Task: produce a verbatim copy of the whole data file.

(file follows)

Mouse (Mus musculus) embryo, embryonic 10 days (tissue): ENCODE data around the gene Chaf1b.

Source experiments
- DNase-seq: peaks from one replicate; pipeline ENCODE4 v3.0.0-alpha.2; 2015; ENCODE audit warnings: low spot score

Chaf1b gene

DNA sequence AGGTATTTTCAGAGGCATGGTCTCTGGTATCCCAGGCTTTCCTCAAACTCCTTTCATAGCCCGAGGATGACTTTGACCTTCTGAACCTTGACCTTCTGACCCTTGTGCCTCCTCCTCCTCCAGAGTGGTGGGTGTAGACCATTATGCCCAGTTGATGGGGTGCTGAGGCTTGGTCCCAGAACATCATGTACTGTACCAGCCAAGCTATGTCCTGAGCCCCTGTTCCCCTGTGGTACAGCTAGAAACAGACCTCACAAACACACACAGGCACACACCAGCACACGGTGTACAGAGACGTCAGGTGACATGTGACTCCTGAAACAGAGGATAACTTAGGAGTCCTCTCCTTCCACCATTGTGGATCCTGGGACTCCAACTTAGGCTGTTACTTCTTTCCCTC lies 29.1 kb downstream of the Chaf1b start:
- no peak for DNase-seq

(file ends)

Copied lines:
Mouse (Mus musculus) embryo, embryonic 10 days (tissue): ENCODE data around the gene Chaf1b.

Source experiments
- DNase-seq: peaks from one replicate; pipeline ENCODE4 v3.0.0-alpha.2; 2015; ENCODE audit warnings: low spot score

Chaf1b gene

DNA sequence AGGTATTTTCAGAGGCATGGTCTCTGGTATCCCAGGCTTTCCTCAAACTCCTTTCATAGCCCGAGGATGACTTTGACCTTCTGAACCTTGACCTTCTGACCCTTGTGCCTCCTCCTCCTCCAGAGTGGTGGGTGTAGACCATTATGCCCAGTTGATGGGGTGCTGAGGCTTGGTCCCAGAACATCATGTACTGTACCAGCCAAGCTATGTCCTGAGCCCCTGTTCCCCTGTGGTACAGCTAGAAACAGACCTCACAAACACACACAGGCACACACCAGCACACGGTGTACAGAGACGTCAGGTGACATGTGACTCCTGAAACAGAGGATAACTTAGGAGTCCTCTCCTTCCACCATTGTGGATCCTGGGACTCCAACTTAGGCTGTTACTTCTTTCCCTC lies 29.1 kb downstream of the Chaf1b start:
- no peak for DNase-seq